Oct 1, 2013

[Comics] Neonomicon

Like many geeks, I'm rather familiar with the basics of H.P. Lovecraft including the Necronomicon, the slant towards meta-fiction and the propensity for tentacles, among other things. However I do regret admitting that I haven't actually read any of the Lovecraft stories - I'm not exactly into the horror genre after all. However it's hard to escape Cthulhu in pop culture these days for one reason or another.

My partner is a rather big horror buff though, and so he recently picked up a copy of this graphic novel at the recently concluded Manila International Book Fair. He had actually read it before and was just keen on getting a copy and of course having me read it eventually.

In truth, it turned out that this comic had actually inspired a tabletop RPG session that Tobie had run for me and some friends, although it had ended in a rather disturbing manner. It was probably the closest that I've gotten in terms of the Lovecraft mythos and the experience was certainly dark and disturbing in many ways. So just reading the comic actually didn't feel quite as bad given I had already "experienced" the horrors before, in a manner of speaking.

Synopsis: Neonomicon is the trade paperback compilation of two Alan Moore comics - the 2-issue Alan Moore's The Courtyard (as adapted by Antony Johnston) and the 4-issue Neonomicon. Neonomicon in particular was the first recipient of the Bram Stoker Award for Graphic Novel, which had been newly created at the time.

In The Courtyard, we meet FBI agent Aldo Sax, who is investigating a series of ritual murders around the US. This leads him to the Red Hook and a drug dealer of sorts named Johnny Carcosa. But when he finally finds this veiled man, all is not as it appears.

Come Neonomicon, we then meet FBI agents Lamper and Brears who are continuing the investigation started by Aldo Sax. But now Sax is imprisoned in a psychiatric hospital given he had committed similar murders as the ones he had been previously investigating. They too try to find Johnny Carcosa, but their investigation is fated to go down an even darker path.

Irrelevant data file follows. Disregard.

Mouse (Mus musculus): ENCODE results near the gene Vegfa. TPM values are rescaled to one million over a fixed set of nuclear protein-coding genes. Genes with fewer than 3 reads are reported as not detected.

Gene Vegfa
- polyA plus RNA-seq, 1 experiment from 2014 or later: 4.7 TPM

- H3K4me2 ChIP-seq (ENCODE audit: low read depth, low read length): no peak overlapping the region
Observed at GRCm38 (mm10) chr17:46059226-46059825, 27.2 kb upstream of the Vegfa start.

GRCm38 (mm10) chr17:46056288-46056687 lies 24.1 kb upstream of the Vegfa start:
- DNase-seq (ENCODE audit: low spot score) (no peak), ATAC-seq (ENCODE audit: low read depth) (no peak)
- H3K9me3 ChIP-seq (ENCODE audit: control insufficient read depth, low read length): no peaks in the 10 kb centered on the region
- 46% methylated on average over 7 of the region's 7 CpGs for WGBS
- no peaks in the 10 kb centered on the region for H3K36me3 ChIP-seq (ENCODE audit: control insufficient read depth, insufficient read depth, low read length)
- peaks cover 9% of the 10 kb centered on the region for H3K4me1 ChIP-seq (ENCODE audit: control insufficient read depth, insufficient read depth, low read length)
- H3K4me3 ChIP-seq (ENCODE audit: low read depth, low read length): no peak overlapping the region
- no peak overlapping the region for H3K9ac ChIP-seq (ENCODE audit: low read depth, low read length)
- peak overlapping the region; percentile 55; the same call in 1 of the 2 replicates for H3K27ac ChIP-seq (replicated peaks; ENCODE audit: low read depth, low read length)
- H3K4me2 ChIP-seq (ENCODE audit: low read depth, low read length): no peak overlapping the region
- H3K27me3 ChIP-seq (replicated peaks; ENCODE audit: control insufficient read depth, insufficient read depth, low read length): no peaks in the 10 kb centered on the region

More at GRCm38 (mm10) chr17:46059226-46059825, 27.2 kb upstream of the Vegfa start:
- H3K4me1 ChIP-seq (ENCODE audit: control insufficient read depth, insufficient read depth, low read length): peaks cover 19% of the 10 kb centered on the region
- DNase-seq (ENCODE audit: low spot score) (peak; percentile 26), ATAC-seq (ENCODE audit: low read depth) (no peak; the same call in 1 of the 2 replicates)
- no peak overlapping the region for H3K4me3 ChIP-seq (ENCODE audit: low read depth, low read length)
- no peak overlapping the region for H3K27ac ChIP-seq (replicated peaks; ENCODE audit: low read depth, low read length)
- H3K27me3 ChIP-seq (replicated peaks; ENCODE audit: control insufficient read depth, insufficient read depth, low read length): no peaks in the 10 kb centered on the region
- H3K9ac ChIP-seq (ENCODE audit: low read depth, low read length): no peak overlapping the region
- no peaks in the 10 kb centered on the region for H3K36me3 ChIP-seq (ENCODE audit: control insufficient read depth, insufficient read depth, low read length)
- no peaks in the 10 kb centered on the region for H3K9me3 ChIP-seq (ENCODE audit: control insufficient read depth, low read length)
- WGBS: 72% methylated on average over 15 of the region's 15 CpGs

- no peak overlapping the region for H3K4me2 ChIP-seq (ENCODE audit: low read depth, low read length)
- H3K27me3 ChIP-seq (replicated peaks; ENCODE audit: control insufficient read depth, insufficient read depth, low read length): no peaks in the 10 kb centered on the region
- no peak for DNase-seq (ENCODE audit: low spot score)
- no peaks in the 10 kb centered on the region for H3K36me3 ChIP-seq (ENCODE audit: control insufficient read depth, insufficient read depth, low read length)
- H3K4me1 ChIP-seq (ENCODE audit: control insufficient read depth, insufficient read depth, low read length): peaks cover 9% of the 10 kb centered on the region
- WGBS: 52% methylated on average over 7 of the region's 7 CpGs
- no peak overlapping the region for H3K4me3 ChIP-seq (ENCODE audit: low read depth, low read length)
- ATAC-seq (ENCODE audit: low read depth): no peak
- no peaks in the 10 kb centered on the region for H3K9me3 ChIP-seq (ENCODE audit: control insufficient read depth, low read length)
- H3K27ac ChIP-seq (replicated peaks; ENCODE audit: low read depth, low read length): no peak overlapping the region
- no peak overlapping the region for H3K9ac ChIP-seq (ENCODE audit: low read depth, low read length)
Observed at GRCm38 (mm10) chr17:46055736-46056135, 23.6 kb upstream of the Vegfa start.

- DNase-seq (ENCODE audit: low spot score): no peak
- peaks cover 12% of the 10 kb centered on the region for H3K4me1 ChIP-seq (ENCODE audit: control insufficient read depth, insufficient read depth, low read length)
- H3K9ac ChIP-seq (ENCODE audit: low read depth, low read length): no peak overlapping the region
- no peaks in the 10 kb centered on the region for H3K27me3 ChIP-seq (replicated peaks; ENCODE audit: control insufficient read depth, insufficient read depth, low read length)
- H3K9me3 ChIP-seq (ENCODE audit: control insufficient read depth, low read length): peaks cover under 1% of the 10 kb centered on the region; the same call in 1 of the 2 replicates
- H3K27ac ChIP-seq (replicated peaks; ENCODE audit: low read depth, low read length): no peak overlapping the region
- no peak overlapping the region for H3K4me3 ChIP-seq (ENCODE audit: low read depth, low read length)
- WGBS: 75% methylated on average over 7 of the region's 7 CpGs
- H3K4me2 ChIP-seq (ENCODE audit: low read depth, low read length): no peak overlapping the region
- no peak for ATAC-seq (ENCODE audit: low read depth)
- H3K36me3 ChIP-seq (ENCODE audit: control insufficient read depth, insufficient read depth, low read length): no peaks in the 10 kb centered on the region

Jacen Burrows handles the art for both stories and this certainly contributes a lot to why this whole story works. He's able to capture the kind of disturbing, mind-bending concepts that we associate with Lovecraft in a manner that is both beautiful and creepy at the same time. And there's a lot of subtlety in how it was all put together - it helps to pay attention to everything going on in each panel, including the background.

 The story has some very strong meta-fiction elements at work that certainly make the story a bit of a challenge to read at times. This is not a complaint but more an observation given there are so many levels of meaning woven into the narrative. At times you think the characters are just talking about plot-related events when in fact they're actually talking about being characters in a comic book. And that goes on and on throughout the story, so it helps to stay alert.

The comic is definitely nature in nature beyond just graphic violence. The book later on involves a lot of sexual situations so if that's not your thing then you may steer away from this comic for now. But the sex is part of the story and not just included for indulgent purposes. And tying in horror with sexual situations just raises the bar on creepy on disturbing levels that this comic attains.

The stories also have a weird science fiction element that is never fully addressed that I feel becomes more of a distraction than anything else. For example, they have pay phones with fax machines (really) and the city is covered by some odd dome. Given most of the story takes place in urban settings that seem generally contemporary in look and feel, it's not like the whole story feels like it needed to be in some near future reality of sorts. So when panels zoom out to show the dome and such, I'm really not sure what they wanted to convey there.

Neonomicon is a mind-f*ck of a book, but in that sense it does capture what we've all come to know about Lovecraftian horror. There are a bunch of Easter eggs for more die hard Lovecraft fans but the story still works even with limited knowledge of what had come before. The compilation of both stories deserves 4 lispy conversations with Johnny Carcossa out of a possible 5.

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